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Mary McMahon
By Mary McMahon

Ever since she began contributing to the site several years ago, Mary has embraced the exciting challenge of being a The Health Board researcher and writer. Mary has a liberal arts degree from Goddard College and spends her free time reading, cooking, and exploring the great outdoors.

Discussion Comments

By anon246316 — On Feb 08, 2012

Is blood cancer is curable disease or not? If a person has blood cancer ( > 2nd stage) does this mean it is difficult to cure?

By anon195579 — On Jul 12, 2011

It's one of the most dangerous diseases in the world.

By anon172457 — On May 03, 2011

Can blood cancer kill?

By anon171051 — On Apr 28, 2011

i read about blood cancer but i still don't understand it, so what could be done?

By anon170525 — On Apr 26, 2011

but can it affect dogs more than people?

By anon152012 — On Feb 12, 2011

Does blood cancer have to kill?

By anon127969 — On Nov 18, 2010

Anyone could comment on MGUS? Any know ways of life to keep MGUS levels from rising?

By anon121111 — On Oct 23, 2010

is t cell lymphoropoliferative disorder a blood cancer?

By parmnparsley — On Jul 20, 2010

@ GiraffeEars- There are also many different risk factors for blood cancer; some within your control, and others that are genetic.

The National Cancer Institute lists radiation exposure, smoking, and benzene exposure as risk factors for certain types of blood cancer. In more rare cases chemotherapy, Down syndrome and certain blood disorders have also been identified as risk factors.

Human T-Cell virus is also a risk factor that can cause a rare type of blood cancer called Adult T-Cell Leukemia. This virus can be passed from person to person through drug use, sexual activity, and mother to child interactions, but the cancer itself is not contagious.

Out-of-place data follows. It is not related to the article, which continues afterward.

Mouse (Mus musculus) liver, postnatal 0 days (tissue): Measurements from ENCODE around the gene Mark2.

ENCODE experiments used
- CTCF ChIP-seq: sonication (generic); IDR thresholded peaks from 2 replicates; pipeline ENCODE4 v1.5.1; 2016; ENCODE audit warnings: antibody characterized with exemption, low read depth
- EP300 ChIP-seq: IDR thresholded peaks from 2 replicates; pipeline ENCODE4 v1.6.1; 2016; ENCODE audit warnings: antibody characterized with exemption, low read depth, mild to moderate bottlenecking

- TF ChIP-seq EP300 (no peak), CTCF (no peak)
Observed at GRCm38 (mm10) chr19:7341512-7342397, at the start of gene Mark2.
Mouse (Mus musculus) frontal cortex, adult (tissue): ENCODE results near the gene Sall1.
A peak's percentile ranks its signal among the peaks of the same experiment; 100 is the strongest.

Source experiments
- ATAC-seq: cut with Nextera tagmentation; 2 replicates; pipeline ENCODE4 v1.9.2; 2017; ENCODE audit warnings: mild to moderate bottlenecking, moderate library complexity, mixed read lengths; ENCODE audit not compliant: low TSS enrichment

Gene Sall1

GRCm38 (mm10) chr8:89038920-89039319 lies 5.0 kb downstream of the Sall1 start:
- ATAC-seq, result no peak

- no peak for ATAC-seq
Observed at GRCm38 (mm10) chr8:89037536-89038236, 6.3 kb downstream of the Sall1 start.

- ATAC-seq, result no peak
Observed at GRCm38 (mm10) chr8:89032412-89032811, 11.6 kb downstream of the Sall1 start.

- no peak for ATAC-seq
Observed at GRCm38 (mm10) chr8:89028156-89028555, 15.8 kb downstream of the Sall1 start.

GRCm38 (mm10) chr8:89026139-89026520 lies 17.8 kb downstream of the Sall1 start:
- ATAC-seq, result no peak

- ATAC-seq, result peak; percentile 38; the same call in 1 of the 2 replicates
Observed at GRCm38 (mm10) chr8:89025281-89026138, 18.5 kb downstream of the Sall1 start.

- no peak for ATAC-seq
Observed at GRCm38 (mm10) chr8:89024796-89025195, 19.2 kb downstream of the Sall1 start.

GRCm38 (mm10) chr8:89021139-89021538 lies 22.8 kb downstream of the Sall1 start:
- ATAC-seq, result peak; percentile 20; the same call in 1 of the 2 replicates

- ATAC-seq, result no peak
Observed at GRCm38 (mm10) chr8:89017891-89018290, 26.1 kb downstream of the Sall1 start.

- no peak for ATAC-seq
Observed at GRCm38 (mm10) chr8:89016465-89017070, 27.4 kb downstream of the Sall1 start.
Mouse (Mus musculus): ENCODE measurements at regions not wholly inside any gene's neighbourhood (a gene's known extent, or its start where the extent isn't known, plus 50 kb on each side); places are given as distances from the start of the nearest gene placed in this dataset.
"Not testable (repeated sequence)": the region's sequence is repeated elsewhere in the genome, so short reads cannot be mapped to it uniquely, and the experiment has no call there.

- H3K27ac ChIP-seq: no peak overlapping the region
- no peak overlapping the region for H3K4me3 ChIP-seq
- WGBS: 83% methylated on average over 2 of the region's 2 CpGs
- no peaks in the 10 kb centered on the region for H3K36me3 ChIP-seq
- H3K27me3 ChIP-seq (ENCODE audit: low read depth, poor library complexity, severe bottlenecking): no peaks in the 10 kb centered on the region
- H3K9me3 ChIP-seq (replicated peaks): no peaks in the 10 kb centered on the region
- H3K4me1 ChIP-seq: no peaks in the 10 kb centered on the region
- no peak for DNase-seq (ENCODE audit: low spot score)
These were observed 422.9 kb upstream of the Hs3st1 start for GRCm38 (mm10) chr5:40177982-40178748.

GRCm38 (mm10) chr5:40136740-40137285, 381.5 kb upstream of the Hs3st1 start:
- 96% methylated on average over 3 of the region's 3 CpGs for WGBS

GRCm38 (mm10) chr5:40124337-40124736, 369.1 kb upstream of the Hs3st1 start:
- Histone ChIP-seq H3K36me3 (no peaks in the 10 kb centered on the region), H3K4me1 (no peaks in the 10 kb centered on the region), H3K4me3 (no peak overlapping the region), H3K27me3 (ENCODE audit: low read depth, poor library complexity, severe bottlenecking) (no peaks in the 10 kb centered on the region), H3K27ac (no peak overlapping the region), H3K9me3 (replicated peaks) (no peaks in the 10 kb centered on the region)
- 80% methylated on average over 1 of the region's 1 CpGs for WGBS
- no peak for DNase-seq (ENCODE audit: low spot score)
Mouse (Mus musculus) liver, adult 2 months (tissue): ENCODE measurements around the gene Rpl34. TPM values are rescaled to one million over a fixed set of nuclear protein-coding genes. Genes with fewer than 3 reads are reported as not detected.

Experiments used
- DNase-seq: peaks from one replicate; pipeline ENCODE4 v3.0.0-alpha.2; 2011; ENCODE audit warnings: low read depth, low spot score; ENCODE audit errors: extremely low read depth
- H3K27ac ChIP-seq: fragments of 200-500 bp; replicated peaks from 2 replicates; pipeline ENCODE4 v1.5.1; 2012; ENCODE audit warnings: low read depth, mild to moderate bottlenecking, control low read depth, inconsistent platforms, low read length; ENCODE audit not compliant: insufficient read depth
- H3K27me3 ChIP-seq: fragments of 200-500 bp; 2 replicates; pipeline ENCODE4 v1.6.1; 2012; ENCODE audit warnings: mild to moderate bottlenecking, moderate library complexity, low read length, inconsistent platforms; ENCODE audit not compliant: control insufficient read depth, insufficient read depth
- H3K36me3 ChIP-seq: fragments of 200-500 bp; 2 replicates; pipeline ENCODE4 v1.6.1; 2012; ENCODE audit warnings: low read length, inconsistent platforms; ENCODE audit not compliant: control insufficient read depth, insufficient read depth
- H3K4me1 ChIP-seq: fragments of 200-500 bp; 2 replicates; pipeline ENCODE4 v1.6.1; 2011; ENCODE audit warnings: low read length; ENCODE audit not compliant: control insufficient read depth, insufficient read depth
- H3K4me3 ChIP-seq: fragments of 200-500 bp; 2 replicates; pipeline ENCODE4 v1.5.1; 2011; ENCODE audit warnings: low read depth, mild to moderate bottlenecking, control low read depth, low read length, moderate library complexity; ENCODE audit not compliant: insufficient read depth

By chicada — On Jul 20, 2010

@ GiraffeEars- The symptoms of blood cancers are so varied that it is always best to consult a doctor and have extensive tests. You should then seek a second opinion from a specialist if your doctor hands down the blood cancer prognosis or if you are not satisfied with the first doctor’s diagnosis.

Some blood cancer symptoms are back pain, frequent headaches, weight loss, bleeding gums, nosebleeds, and many other ailments. As you can see, these symptoms are also common symptoms for ailments like migraines, intestinal disorders, gingivitis, high blood pressure, or some other medical problem. While one of these symptoms may not be reason for concern, recurring symptoms or multiple symptoms may be a signal that you should go get checked out.

By GiraffeEars — On Jul 20, 2010

What are some symptoms for blood cancer? The article discussed a few symptoms of leukemia, but I want to know what the symptoms are of other blood cancers.

Mary McMahon

Mary McMahon

Ever since she began contributing to the site several years ago, Mary has embraced the exciting challenge of being a...